The Los Angeles Times is looking for a reporter to write about Black life in Southern California. The goal of the beat is to dig deeper into the diverse array of Black communities around the region. Injustice, racism and discrimination would be key areas of interest. A minimum of five years of reporting experience and a bachelor’s degree are required.
One way SPJ supports journalism is by initiating and joining amicus (or “friend of the court”) briefs to support First Amendment and open records cases through its Legal Defense Fund. Here are some of the most recent cases SPJ has signed onto: 

Under the Colorado Open Records Act, information about finalists for the presidency of the University of Colorado should be released, however the university's Board of Regents argued that the five individuals who were not chosen for the position were “nominees,” rather than finalists, even though they were interviewed by the Board in the final round of competition. In the case Prairie Mountain Publishing v. The Regents in the University, the amicus brief, which supports Prairie Mountain Publishing and argues that the public has a profound interest in knowing how state university presidents — often, one of a state’s most powerful executive positions — are hired. It also highlights several examples of cases nationwide where courts have interpreted their various public-records statutes in a manner that allows the public to observe how their state university presidents are selected.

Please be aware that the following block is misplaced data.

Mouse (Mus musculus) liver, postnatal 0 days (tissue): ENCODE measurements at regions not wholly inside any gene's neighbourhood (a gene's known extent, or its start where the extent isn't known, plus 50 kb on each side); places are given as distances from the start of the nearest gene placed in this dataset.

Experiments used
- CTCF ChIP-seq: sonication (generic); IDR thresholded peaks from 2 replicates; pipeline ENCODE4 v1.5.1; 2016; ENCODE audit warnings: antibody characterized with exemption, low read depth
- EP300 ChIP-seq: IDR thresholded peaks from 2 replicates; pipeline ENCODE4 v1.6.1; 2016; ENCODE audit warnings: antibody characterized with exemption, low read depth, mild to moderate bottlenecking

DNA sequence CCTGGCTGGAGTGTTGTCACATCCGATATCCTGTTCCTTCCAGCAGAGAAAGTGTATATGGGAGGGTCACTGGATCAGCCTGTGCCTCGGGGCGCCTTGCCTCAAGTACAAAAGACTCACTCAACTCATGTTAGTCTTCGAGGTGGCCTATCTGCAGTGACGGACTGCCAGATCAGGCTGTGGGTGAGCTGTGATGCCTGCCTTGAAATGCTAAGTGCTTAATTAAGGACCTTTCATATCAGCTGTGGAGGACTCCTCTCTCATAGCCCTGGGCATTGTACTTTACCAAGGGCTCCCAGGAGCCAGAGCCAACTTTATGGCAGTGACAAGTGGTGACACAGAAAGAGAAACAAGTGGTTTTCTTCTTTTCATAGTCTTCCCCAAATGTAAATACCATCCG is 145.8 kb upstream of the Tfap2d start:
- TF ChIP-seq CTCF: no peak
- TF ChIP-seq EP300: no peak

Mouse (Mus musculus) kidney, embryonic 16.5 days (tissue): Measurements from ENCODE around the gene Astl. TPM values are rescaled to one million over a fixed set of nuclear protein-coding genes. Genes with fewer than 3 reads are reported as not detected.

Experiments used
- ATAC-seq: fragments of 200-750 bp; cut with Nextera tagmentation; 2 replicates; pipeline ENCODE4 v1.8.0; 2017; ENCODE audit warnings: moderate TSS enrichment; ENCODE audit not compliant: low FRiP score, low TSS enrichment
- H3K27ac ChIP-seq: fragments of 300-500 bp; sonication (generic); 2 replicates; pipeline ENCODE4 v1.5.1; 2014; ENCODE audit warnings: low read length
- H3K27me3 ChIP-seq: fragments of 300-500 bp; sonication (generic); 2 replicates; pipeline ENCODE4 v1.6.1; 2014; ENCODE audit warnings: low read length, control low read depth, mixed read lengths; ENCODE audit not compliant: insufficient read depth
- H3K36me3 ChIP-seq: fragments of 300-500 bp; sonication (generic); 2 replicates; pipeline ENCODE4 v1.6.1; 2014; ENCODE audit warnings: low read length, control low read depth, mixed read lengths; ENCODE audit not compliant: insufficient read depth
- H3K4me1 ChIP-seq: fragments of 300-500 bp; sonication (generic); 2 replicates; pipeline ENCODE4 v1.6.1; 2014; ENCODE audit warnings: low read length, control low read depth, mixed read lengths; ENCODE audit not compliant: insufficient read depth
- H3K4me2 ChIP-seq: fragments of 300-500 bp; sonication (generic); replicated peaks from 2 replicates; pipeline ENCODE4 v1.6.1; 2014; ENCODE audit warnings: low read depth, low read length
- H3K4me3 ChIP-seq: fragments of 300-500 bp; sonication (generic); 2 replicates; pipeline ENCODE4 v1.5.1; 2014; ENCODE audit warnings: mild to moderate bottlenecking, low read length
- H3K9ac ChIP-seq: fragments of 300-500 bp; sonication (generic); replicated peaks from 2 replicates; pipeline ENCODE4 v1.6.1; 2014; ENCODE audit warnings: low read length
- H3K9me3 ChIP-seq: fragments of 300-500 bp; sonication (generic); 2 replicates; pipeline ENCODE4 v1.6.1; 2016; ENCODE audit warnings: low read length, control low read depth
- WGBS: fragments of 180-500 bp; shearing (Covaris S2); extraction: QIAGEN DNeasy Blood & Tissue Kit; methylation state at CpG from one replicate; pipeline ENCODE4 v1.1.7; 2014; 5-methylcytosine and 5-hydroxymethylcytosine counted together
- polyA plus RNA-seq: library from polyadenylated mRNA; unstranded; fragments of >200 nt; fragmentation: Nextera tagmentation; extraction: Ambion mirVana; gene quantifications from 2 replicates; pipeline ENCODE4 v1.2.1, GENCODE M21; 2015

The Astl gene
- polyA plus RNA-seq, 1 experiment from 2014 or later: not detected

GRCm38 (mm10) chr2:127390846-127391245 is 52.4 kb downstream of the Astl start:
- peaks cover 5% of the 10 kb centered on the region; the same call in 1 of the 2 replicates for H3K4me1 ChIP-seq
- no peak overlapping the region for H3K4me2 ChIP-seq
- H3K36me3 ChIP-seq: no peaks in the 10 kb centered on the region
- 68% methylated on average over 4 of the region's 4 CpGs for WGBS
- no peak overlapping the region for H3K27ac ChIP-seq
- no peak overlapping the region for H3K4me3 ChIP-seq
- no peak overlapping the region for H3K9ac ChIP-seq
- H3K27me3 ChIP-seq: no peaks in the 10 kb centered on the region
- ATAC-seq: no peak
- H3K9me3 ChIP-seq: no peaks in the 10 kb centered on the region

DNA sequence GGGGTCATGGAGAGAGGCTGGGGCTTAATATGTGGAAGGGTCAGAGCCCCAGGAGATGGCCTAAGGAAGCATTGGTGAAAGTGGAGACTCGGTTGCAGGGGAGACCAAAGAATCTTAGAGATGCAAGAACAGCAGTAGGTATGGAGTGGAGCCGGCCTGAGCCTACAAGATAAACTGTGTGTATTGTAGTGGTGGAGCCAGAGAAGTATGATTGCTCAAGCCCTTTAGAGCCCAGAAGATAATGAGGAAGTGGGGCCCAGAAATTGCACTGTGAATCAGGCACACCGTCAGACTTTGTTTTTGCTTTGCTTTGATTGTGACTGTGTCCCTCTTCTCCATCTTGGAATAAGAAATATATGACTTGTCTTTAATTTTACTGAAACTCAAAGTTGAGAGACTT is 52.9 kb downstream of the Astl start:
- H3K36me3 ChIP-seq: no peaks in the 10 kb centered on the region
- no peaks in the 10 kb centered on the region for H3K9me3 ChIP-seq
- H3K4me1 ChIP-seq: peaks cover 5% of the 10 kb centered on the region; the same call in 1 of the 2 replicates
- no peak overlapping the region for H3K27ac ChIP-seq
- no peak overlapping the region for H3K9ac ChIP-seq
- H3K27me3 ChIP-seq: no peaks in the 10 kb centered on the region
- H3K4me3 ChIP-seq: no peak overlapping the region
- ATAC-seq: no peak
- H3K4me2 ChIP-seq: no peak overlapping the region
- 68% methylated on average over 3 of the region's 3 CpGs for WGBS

The appeal for the case Giuffre v. Maxwell concerns the sealing of judicial records in a defamation lawsuit brought by Virginia Giuffre, one of the victims of financier Jeffrey Epstein, against Ghislaine Maxwell. The defamation action settled in 2017, and reporters moved to unseal records in the case. The court ruled to unseal records on a rolling basis. Maxwell appealed the ruling. There is strong precedent in this country for the public’s right of access to judicial proceedings and records, even in civil cases. The amicus brief for this case addresses concerns from the previous appeal. It argues that uncritical news reporting on court records and proceedings is unusual and that more access to court records and proceedings is the antidote to any misunderstanding the public may have in those rare instances of news reports about unproven — or even false — allegations made by one party to a civil lawsuit. SPJ has joined two previous sealing-related amicus briefs in this case.